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For Immediate Release: August 25, 2016

NEWARK, NJ – NJ TRANSIT has announced its support of a joint letter released by the Federal Railroad Administration (FRA) and the Association of American Railroads (AAR) urging safe behaviors in or near railroad tracks, stations and rail yard facilities in light of the popular Pokemon Go game.


Last week, the national railroad organizations sent the letter to John Hanke, chief executive officer for Niantic Labs, Inc., the maker of Pokemon Go. In it, they recommend that the Niantic Labs team consider ways to promote safety, particularly by avoiding the placement of Pokemon and virtual points of interest in the game on or near railroad tracks.


“The public needs to be aware that NJ TRANSIT is an active system, with buses, trains and light rail vehicles moving constantly,’’ said Interim Executive Director Dennis Martin. “With a 24-7 transportation operation, a distracted pedestrian could unintentionally find themselves in harm’s way.’’


There have been no instances of anyone being injured on or near the NJ TRANSIT system as a result of playing this game, but NJ TRANSIT urges all game players to use extreme caution. NJ TRANSIT has been involved in an active campaign to increase the public’s awareness of potential risks while playing on or near the system. Social media tweets urging players to not get lured into danger and an increased safety campaign, such as posters reminding the public to “look up from their phones’’ were put into place soon after the game’s release earlier this summer.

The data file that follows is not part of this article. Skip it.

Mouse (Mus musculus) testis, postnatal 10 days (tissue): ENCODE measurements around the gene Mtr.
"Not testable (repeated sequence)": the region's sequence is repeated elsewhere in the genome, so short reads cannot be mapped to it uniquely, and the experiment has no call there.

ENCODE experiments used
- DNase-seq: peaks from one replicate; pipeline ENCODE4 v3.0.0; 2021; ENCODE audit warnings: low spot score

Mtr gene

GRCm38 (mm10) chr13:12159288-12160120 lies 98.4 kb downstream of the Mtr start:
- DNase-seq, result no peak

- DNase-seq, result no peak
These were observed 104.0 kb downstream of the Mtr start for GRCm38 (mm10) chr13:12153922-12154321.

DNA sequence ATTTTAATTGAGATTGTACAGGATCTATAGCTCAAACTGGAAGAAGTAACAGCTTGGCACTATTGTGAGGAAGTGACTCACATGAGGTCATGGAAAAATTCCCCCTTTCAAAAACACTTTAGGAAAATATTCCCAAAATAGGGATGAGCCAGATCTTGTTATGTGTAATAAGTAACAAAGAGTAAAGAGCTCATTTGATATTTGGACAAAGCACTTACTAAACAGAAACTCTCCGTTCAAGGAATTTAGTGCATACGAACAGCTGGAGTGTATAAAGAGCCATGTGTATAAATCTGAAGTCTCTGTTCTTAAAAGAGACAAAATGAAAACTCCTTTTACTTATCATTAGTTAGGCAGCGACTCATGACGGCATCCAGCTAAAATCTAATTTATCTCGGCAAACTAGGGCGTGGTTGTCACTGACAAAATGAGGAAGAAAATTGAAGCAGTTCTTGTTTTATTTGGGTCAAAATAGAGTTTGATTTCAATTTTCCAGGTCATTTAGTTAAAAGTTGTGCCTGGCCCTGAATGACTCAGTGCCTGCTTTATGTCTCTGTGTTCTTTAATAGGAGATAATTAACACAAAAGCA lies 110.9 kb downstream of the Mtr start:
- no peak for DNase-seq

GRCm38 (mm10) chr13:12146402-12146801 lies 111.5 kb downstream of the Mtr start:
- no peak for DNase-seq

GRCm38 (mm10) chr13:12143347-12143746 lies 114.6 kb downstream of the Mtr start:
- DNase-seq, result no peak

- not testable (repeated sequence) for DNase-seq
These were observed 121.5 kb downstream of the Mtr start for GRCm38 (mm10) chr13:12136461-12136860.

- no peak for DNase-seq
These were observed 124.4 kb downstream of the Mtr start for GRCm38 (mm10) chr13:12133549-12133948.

“Safety is the No. 1 priority here at NJ TRANSIT for our customers and personnel,’’ said NJ TRANSIT”s Chief, Office of System Safety Gardner Tabon. “If you are going to play Pokemon Go, we want you to catch them all, but do so safely when around trains and buses.’’


To view the letter, please visit




NJ TRANSIT is the nation's largest statewide public transportation system providing more than 938,500 weekday trips on 257 bus routes, three light rail lines, 12 commuter rail lines and through Access Link paratransit service. It is the third largest transit system in the country with 166 rail stations, 62 light rail stations and more than 19,000 bus stops linking major points in New Jersey, New York and Philadelphia.